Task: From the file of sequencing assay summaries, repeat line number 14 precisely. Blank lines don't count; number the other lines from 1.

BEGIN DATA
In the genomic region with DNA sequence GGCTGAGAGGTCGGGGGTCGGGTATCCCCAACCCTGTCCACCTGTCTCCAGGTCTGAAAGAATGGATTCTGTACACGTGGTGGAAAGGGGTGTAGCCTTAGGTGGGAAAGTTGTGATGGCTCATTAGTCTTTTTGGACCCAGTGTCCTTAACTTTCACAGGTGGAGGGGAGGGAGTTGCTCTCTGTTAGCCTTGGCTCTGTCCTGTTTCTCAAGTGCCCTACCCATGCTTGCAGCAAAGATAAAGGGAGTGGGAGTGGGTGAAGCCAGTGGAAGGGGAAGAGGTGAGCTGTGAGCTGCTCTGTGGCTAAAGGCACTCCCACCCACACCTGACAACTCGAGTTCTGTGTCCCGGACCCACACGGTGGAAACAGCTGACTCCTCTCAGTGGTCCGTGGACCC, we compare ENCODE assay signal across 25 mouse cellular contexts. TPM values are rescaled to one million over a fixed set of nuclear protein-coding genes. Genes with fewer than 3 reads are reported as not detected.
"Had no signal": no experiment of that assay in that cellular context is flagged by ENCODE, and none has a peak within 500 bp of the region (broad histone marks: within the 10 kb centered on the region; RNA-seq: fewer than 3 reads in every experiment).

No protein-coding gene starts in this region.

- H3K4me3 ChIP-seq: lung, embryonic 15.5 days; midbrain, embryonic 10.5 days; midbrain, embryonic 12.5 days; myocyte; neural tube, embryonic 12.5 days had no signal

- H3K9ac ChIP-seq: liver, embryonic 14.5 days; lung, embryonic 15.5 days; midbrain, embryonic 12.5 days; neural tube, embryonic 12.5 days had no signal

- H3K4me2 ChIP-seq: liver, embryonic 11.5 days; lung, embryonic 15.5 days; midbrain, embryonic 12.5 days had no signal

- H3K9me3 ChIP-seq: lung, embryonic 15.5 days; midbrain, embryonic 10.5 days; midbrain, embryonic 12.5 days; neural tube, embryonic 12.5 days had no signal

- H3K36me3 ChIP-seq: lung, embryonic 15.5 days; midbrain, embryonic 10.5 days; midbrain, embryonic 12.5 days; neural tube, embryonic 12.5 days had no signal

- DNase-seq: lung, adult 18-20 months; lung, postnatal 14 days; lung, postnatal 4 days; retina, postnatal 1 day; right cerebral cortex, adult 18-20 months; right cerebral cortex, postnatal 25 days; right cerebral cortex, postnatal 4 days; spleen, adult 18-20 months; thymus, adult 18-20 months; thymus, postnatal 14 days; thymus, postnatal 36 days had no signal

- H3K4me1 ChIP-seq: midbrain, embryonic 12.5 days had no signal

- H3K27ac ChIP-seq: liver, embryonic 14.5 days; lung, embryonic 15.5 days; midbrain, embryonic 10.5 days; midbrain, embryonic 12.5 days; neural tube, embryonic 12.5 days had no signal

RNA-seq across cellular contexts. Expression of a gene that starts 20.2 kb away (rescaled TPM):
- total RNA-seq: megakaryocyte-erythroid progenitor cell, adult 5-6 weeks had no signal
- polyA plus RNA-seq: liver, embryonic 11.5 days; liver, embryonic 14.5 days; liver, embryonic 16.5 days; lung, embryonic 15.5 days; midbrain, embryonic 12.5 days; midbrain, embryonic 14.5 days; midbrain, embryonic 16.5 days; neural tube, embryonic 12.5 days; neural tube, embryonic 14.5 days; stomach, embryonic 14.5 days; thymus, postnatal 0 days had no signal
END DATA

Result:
- polyA plus RNA-seq: liver, embryonic 11.5 days; liver, embryonic 14.5 days; liver, embryonic 16.5 days; lung, embryonic 15.5 days; midbrain, embryonic 12.5 days; midbrain, embryonic 14.5 days; midbrain, embryonic 16.5 days; neural tube, embryonic 12.5 days; neural tube, embryonic 14.5 days; stomach, embryonic 14.5 days; thymus, postnatal 0 days had no signal